This describes a way to use a computer running the Linux operating system, with an Internet connection, to get DX spots from a PacketCluster with a telnet interface into the TR LOG bandmap. This assumes that TR LOG is running on a separate computer.
The basic idea is to connect the two computers together by a serial line and use that to log into the Linux computer from inside the packet window of TR LOG. Once logged into the Linux machine, the user can telnet to a PacketCluster with a telnet port. TR LOG is smart enough to "see" these spots even though there really isn't a TNC or a packet radio involved in any way!
The physical connection between the two machines is a "null-modem" serial cable. Connect this cable between COM1  on the TR LOG computer and /dev/ttyS0  on the Linux computer. Note that this uses no more serial ports on the TR LOG computer than connecting a TNC and packet radio would.
The next thing to do is set up the software, both on the Linux computer and the TR LOG computer. On the Linux computer, we want to associate a login prompt with the serial port, and on the TR LOG computer, we just need to make sure that TR LOG knows the correct serial port settings. On the Linux computer, the process that handles putting up a login prompt is called getty. You need to set up a getty process on /dev/ttyS0, so that when you launch TR LOG and do a Ctrl-B to get to the packet window, you see a login prompt for the Linux computer (which will behave more or less just like sitting in front of the Linux computer's own monitor and keyboard.) There are two files on the Linux system that will need editing. This must be done as root. Once these changes have been made, they can be committed by sending the HUP signal to the "init" process (the very first process that gets launched on a Linux system) with the command 'kill -HUP 1', which also must be done as root (or you can reboot the system, of course.) You only need to do this once.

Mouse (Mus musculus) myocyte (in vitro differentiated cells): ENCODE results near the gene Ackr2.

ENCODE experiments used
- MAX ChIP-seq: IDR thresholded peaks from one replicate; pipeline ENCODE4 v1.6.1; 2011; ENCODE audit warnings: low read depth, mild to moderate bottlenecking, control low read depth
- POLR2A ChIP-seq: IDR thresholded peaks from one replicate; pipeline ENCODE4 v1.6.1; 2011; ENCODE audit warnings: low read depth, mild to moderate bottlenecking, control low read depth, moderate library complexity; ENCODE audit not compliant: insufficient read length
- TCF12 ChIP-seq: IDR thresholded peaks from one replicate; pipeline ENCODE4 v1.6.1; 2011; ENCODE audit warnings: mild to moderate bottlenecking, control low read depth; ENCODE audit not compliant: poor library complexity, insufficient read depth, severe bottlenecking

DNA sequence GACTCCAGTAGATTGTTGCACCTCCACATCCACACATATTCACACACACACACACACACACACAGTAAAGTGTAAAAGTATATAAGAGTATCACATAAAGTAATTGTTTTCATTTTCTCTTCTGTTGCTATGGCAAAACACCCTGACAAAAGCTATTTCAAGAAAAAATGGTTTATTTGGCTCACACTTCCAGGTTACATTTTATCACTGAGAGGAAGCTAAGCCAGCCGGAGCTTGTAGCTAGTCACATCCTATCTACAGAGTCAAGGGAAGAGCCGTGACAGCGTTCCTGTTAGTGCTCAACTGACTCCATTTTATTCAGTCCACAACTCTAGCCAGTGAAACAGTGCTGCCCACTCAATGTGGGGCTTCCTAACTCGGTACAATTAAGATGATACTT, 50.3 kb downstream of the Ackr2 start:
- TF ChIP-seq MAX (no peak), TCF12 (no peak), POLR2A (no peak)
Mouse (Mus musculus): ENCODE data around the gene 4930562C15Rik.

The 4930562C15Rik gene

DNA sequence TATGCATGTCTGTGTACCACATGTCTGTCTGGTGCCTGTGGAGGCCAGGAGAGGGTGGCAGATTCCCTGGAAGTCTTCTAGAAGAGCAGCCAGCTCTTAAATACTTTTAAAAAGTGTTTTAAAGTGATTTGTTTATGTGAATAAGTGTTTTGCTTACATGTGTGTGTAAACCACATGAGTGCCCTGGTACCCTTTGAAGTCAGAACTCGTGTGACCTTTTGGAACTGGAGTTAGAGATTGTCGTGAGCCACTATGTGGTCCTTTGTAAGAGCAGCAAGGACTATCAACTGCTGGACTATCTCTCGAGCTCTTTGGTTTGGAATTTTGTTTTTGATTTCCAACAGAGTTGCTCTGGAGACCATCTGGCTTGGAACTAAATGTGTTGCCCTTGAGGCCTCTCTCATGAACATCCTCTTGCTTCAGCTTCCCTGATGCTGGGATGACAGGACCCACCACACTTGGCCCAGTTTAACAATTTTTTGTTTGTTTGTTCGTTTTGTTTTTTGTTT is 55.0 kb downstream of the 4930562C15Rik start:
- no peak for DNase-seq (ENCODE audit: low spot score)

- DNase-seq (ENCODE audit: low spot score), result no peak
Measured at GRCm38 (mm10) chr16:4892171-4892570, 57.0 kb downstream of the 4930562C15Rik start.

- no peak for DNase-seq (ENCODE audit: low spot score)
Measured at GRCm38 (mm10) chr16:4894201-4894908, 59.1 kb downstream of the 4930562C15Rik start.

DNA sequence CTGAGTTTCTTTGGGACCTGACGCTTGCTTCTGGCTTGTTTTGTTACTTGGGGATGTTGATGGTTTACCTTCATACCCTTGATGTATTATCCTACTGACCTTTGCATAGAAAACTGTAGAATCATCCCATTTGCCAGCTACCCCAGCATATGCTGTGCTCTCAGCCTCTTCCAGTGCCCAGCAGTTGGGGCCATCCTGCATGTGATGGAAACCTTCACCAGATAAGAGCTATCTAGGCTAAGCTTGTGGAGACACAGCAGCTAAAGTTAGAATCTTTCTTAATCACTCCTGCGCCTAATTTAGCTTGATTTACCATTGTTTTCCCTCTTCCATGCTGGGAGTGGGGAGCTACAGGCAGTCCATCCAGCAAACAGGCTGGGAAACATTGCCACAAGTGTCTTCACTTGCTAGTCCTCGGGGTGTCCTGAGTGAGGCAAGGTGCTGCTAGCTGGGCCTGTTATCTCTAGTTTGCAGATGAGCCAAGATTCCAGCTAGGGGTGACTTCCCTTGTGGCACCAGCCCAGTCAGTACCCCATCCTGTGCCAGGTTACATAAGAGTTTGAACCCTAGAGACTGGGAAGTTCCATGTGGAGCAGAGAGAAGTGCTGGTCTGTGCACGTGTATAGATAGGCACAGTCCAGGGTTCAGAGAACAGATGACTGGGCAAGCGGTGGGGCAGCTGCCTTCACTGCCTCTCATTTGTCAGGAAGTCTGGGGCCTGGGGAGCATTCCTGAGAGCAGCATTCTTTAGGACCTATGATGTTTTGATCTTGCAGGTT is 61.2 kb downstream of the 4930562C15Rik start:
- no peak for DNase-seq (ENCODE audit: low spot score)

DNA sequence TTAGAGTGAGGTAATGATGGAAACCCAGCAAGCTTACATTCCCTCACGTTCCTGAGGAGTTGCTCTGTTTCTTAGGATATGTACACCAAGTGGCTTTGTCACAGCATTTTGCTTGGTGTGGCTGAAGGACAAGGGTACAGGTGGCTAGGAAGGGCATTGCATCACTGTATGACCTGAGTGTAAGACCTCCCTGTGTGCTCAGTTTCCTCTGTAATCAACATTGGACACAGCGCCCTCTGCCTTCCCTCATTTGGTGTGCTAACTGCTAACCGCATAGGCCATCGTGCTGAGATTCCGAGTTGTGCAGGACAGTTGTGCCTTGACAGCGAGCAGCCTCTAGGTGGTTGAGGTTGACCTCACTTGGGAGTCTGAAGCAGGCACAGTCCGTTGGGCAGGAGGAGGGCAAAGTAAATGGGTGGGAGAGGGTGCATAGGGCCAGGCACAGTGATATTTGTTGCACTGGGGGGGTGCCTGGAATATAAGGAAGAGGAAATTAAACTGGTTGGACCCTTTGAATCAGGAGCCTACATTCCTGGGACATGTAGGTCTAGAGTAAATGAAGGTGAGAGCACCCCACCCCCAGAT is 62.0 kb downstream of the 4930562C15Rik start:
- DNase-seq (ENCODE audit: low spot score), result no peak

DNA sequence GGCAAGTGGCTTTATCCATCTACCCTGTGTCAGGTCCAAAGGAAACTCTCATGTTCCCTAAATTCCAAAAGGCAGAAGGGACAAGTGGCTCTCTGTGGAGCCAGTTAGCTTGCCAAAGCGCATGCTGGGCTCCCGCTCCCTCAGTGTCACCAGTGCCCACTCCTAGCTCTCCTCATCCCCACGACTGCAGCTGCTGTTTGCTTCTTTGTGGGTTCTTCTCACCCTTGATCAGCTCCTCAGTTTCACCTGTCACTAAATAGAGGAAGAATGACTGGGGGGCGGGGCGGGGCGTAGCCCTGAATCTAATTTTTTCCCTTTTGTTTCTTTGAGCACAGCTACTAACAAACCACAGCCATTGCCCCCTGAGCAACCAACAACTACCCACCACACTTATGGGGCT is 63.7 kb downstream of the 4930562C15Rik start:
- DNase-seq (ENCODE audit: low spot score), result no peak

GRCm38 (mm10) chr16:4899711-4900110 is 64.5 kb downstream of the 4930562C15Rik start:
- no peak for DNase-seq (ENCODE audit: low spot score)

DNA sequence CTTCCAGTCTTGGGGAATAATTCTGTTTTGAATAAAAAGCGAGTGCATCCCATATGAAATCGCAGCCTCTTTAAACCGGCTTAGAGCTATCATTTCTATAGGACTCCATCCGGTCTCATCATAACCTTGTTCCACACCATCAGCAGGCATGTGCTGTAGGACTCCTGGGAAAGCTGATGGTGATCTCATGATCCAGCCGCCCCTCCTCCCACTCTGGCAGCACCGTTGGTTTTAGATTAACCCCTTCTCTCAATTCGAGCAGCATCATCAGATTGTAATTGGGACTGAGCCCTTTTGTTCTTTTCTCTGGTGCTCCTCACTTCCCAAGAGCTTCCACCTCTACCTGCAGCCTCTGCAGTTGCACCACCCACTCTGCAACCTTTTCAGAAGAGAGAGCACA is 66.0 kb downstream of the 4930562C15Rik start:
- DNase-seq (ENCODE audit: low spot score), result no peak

# Run gettys in standard runlevels 1:12345:respawn:/sbin/mingetty tty1 2:2345:respawn:/sbin/mingetty tty2 3:2345:respawn:/sbin/mingetty tty3 4:2345:respawn:/sbin/mingetty tty4 5:2345:respawn:/sbin/mingetty tty5 6:2345:respawn:/sbin/mingetty tty6 S0:23:respawn:/sbin/getty ttyS0 DT4800 vt102
|The important thing here is the last line. S0 is simply a label, and each label in this file must be unique. ttyS0 designates the first serial port on the Linux computer, DT4800 is a label in /etc/gettydefs (see below), and vt102 is a terminal emulation (defined in /etc/termcap.) vt102 is probably the best choice for most people, unless you really know what different terminal types are all about. For more information about the /etc/inittab file, type 'man inittab' at the Linux command line prompt.|
# For TR LOG DT4800# B4800 CS8 CSTOPB CLOCAL # B4800 SANE -ISTRIP CLOCAL #@S login: #DT4800
|This line defines how the serial line is to be controlled. DT4800 is just a label of this particular definition. B4800 sets the baud rate at 4800. You could use 9600 instead, assuming of course that TR LOG is also set up to use 9600 baud. CS8 essentially means "send all eight bits" of every byte. CSTOPB adds an extra stop bit to the line. CS8 and CSTOPB together define the serial line as 8 bits, No parity, 2 stop bits (8-N-2). Understanding the rest of the line is less important. @S login: defines the login prompt to be the Linux computer hostname followed by " login: ". For more information on this file, type 'man gettydefs' and/or 'man termios' at the Linux command line prompt.|
PACKET PORT = SERIAL 1 PACKET BAUD RATE = 4800 EIGHT BIT PACKET PORT = TRUE
|All of these commands are, of course, documented in the TR LOG manual. EIGHT BIT PACKET PORT = TRUE is the important one, though, as that tells TR LOG that the "packet" serial connection is 8-N-2. Also, the PACKET BAUD RATE must match the baud rate specified in /etc/gettydefs on the Linux computer.|
Note 1:This could just as easily be COM2 - whichever serial port you have set up in the LOGCFG.DAT file.
Note 2:Linux machines refer to serial ports as devices /dev/ttyS0 (first serial port), /dev/ttyS1 (second serial port), etc. This could just as easily be /dev/ttyS1 if, for example, the Linux machine has a serial mouse on the first serial port.
Ken Harker WM5R
Last modified 21 June 2000.